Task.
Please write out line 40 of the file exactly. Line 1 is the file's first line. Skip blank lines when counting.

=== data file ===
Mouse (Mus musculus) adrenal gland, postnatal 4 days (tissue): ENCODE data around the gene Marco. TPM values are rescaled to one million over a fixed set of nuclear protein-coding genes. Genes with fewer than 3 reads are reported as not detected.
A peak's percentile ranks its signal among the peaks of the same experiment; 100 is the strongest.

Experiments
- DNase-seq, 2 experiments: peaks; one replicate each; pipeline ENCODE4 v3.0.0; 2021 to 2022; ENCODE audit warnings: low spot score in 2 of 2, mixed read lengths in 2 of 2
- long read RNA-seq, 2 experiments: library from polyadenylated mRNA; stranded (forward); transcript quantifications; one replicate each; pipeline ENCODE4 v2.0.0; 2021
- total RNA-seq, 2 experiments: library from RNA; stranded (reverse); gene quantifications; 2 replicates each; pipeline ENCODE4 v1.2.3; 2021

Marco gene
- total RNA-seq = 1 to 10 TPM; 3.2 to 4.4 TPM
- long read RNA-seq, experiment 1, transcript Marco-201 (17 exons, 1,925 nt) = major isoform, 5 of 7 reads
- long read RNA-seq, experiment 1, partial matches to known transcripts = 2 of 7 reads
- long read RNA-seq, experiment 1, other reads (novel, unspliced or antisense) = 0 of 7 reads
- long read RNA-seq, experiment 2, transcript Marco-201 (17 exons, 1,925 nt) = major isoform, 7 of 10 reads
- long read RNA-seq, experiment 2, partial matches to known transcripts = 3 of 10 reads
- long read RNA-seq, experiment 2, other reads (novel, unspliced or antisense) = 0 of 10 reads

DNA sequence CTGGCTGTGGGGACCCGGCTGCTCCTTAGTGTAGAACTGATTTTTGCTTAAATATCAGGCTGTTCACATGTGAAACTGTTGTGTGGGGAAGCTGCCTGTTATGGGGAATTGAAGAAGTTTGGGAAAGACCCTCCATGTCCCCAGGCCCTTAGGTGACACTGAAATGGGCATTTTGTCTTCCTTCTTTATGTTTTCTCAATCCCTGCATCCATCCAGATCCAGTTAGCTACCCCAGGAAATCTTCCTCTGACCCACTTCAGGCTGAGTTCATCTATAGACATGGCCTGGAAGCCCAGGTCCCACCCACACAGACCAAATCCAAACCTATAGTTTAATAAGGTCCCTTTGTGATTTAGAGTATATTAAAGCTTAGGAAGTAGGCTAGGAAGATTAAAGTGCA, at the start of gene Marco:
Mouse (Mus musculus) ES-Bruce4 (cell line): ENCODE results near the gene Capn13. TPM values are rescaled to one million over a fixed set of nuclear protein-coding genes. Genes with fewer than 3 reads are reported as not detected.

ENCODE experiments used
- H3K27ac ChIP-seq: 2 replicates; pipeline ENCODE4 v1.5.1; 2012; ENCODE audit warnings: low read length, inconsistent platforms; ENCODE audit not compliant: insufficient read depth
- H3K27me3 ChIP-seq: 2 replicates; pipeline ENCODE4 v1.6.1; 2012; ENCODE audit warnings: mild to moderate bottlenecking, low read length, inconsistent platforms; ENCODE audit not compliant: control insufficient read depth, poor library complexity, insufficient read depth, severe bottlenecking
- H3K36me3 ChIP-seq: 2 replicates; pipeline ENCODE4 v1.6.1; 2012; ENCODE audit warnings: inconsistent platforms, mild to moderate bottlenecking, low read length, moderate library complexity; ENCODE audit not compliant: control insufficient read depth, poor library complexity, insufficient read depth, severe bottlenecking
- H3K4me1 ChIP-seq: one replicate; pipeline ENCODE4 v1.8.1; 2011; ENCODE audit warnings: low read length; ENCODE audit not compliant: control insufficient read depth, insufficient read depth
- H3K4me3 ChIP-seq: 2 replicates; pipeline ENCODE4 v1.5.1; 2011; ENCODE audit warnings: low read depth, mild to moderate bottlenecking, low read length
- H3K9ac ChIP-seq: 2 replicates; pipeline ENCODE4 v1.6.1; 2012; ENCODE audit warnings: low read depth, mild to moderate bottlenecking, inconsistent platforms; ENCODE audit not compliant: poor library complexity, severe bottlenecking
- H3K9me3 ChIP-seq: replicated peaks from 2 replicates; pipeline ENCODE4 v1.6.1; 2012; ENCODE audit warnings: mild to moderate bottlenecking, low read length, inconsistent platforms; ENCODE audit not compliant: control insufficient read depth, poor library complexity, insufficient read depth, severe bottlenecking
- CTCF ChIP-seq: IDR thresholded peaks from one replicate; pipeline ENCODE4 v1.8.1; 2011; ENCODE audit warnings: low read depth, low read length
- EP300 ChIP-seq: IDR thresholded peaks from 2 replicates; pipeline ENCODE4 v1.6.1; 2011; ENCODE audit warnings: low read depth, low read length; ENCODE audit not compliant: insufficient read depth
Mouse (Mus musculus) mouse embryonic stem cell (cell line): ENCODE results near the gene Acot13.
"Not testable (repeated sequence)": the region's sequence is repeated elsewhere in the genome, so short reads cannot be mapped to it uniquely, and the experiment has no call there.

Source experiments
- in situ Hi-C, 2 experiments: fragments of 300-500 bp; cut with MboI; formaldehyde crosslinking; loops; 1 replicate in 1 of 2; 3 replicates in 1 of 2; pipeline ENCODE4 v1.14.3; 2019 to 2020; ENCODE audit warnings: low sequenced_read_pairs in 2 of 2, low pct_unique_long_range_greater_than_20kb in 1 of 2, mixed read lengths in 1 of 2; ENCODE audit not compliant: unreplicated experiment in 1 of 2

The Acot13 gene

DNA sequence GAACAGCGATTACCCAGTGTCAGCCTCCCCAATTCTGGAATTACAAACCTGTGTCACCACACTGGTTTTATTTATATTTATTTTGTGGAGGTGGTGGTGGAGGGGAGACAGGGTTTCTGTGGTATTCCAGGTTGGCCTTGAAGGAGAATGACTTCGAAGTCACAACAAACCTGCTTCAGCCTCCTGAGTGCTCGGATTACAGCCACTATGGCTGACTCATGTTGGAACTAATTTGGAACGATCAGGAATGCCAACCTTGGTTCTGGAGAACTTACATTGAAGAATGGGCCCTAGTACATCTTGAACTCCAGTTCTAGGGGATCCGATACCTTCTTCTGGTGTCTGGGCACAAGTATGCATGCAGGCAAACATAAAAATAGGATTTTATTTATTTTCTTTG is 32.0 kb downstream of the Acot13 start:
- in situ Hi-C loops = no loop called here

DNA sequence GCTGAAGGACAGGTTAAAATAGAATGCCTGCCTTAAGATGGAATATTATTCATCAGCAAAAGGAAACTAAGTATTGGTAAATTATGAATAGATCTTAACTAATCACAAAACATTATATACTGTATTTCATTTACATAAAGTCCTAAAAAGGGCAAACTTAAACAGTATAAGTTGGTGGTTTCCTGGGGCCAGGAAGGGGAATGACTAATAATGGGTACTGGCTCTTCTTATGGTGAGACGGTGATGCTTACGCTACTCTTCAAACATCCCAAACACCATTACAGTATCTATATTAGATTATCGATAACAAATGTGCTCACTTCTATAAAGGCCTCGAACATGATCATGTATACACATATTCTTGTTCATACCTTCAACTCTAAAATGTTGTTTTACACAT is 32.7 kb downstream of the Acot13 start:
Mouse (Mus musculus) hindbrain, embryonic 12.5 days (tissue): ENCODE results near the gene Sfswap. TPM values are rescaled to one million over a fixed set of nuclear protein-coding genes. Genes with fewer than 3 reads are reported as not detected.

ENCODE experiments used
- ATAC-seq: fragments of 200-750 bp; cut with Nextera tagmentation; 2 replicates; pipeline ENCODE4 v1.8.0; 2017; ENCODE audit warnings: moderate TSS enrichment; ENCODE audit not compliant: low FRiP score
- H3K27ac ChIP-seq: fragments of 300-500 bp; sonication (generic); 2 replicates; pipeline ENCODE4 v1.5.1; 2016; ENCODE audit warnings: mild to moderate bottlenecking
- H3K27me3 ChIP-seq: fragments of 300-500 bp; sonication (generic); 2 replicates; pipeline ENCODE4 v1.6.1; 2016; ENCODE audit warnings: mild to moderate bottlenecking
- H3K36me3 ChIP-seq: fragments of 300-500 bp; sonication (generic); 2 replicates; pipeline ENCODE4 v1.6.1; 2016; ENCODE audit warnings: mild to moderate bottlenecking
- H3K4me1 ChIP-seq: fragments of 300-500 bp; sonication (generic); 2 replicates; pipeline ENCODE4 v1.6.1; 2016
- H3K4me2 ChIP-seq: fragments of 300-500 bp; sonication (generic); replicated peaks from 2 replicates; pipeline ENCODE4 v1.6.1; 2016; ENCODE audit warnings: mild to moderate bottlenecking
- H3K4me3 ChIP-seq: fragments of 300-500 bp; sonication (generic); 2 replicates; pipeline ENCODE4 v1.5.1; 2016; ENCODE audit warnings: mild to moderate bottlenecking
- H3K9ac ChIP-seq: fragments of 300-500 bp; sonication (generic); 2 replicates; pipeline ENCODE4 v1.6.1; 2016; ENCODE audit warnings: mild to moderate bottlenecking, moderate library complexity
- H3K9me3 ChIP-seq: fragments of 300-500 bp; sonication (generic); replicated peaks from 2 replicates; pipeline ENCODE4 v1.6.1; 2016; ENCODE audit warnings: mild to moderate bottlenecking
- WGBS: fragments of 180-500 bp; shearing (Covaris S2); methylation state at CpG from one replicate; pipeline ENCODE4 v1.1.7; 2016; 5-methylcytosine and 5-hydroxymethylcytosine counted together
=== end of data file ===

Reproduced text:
- H3K36me3 ChIP-seq: fragments of 300-500 bp; sonication (generic); 2 replicates; pipeline ENCODE4 v1.6.1; 2016; ENCODE audit warnings: mild to moderate bottlenecking